Why Apple's events matter
Apple CEO Tim Cook unveils the iPhone 5, which is smaller, lighter, and faster than its predecessor. Photo: REUTERS/Beck Diefenbach
Didja buy your iPhone 5 yet?
Whenever Apple launches a new product, people who are not obsessive Apple geeks usually react in one of three ways. First there are folks (like me) who are interested to find out what Apple has done. I respect their culture of secrecy, although it seems to have failed them this time around, as there were no surprises when the iPhone 5 was announced.
Second, there are people who don't follow technology, use it as little as possible, and genuinely don't care. The third category will be people who aggressively, loudly, and conspicuously don't care.
They'll let you know how much they don't care on Facebook and Twitter and will say that people who care are Apple zealots ("fanboys," to use the nomenclature), fashion victims driven by vanity to always have the latest and greatest, or idiots who are easily hypnotized by Apple's insidious marketing machine. They'll say that everything the iPhone introduced earlier this week can already be found on an Android phone.
I totally understand why some people genuinely don't care about this stuff — people have stuff to do, and I'm sure even the vast majority of Apple users don't actually block off two hours to watch the event, live or otherwise.
But whether you care or not, Apple launch events matter. And if you hate Apple and would never buy any of their products, they actually matter to you even more.
First, there was their (at the time) radical idea that ordinary people would want attractively-designed "personal computers" with an easy-to-use interface. Then there was the iPod and the iTunes store, which brought entertainment into the digital age. The iPhone was one of Apple's cleverest tricks — they claimed the iPhone was a mobile phone when it was actually a pocket-sized, internet-enabled mini computer with an amazingly intuitive interface, where making calls was simply one of many apps. Then, with the iPad, Apple has shown that the future of computers may not be computers at all.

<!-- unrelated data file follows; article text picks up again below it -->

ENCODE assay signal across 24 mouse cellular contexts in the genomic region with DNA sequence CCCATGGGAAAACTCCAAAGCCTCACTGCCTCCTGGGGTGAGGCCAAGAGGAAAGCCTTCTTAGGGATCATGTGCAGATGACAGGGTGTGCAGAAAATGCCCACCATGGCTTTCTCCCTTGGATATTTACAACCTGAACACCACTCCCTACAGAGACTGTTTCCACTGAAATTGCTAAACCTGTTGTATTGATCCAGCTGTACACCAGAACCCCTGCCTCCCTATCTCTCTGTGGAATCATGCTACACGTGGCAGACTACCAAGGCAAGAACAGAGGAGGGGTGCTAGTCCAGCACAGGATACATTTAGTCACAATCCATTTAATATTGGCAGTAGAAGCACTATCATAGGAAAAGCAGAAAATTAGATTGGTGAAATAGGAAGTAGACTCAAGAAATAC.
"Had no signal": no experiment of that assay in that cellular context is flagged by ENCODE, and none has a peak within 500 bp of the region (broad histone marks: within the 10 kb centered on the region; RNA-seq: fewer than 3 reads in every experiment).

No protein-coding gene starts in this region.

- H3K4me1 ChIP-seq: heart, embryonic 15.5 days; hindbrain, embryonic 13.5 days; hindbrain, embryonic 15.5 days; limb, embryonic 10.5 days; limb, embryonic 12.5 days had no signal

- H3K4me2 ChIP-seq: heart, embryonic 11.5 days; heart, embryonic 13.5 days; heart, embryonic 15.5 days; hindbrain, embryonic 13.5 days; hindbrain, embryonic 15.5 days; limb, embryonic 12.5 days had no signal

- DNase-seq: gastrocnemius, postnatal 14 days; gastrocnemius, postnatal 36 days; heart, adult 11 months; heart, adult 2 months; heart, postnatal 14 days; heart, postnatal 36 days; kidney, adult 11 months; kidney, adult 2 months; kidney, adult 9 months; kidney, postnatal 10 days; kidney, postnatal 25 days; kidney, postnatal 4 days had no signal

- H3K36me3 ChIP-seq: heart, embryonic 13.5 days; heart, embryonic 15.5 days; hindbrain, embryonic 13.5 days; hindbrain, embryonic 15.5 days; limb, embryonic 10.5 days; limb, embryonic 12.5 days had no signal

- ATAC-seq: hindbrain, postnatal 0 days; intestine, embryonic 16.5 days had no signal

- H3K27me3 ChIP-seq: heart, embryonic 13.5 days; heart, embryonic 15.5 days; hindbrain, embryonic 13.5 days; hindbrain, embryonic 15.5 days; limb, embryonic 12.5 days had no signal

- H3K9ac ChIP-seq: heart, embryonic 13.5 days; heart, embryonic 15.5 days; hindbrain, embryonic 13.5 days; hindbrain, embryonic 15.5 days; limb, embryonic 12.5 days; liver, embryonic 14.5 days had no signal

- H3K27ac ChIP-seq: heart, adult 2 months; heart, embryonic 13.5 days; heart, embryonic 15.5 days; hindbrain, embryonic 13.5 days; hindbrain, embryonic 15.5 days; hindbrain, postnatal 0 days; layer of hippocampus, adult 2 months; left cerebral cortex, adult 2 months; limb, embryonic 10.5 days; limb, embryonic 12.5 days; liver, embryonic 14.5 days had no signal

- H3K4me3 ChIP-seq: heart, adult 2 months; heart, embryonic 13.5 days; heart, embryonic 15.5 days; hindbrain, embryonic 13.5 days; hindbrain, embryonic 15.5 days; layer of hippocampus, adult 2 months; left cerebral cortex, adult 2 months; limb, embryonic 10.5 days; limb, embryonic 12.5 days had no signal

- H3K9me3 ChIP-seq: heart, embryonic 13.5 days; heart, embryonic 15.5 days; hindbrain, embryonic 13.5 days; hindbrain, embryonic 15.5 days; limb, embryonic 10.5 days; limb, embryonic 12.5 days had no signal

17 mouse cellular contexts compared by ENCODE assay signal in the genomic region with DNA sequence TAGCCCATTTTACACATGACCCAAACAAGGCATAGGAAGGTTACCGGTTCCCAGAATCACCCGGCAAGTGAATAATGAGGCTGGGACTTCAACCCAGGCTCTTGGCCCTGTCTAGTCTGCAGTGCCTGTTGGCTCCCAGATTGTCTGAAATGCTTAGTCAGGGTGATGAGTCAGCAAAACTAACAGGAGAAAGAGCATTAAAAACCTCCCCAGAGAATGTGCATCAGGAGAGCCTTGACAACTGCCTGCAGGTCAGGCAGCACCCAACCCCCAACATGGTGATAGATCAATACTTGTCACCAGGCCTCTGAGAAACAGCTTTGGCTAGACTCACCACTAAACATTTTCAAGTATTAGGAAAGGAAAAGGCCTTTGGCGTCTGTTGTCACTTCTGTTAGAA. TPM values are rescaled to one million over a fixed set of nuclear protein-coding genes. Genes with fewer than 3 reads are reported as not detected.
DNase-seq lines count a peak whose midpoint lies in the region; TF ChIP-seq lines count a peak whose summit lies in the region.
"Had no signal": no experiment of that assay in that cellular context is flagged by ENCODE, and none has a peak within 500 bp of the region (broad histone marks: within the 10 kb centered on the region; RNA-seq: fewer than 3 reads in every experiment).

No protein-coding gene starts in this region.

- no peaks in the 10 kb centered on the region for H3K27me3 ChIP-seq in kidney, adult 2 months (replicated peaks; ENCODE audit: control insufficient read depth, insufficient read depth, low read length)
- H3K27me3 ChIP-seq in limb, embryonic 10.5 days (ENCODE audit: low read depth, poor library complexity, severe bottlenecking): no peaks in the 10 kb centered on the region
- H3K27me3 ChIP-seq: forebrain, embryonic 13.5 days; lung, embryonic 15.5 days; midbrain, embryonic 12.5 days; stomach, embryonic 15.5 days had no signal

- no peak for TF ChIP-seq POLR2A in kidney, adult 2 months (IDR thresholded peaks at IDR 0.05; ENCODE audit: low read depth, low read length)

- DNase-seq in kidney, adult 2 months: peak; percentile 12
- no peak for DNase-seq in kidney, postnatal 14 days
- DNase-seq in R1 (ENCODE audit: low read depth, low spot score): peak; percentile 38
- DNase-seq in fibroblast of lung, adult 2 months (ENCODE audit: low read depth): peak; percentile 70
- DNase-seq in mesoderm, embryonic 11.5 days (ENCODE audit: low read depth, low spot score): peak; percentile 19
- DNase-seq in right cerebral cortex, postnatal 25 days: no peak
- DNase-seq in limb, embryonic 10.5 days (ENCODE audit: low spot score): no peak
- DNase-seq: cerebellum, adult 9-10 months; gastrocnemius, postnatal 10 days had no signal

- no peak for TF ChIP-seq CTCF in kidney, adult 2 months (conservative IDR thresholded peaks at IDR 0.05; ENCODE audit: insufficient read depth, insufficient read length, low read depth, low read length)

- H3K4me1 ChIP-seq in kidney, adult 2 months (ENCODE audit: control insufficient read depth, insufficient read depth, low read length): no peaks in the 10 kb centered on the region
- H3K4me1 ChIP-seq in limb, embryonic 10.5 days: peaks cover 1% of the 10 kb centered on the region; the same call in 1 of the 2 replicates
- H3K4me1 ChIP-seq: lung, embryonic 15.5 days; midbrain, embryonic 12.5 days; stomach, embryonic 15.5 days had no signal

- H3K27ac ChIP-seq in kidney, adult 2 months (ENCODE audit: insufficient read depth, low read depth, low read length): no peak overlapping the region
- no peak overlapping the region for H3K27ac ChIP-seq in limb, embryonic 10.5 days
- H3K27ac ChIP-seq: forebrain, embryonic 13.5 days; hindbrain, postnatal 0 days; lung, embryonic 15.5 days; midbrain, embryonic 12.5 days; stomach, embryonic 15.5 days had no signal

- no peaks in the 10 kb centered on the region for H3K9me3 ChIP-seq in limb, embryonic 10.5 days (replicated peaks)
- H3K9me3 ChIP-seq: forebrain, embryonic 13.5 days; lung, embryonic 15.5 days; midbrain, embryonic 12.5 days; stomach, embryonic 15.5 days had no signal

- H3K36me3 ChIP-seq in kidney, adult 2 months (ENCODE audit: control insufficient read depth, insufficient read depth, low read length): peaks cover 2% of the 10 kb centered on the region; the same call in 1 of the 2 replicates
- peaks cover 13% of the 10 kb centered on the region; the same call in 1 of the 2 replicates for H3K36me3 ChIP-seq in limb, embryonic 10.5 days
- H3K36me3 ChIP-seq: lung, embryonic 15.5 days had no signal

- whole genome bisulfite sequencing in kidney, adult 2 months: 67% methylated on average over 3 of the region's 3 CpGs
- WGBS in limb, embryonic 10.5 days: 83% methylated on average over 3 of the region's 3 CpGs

While one can argue whether Apple came up with these ideas first, few can dispute that they've been the best at executing them. And in doing so, Apple, more than any other entity, has shown the world how technology and the hardware and software at its core can interact with and enrich our lives.
And what if you hate Apple? It doesn't matter, since if you use a non-Apple computer, smartphone, or tablet, their hardware or their software are largely imitations of Apple products or are relics. Use a non-Apple laptop or a desktop computer? It's probably running Microsoft Windows, which is mostly a rip-off of Apple's Mac OS. Use a touchscreen smartphone made after 2007 or a tablet? They wouldn't look and act the way they do if it weren't for the iPhone and the iPad, and they're probably running Android, which is a rip-off of Apple's iOS.
Apple's design and sensibility are so vital to how we use technology today that not copying Apple has proven to be a potentially lethal liability. Research in Motion, maker of the once industry-leading BlackBerry, was slow to adapt to the smartphone revolution the iPhone created and is essentially dead, while Palm has been long buried.
Apple's announcements have a throat-clearing quality. Steve Jobs (and maybe Tim Cook) was a Walter Cronkite figure who was capable of leading public opinion; whenever he spoke, whenever he did his presentations, everyone else listened and adapted. So many other companies make their decisions about product announcements based not on what Apple might actually offer but when they might offer it. This suggests to me that, even in this marketplace, Apple's actual power exceeds its marketplace share. The events have helped.
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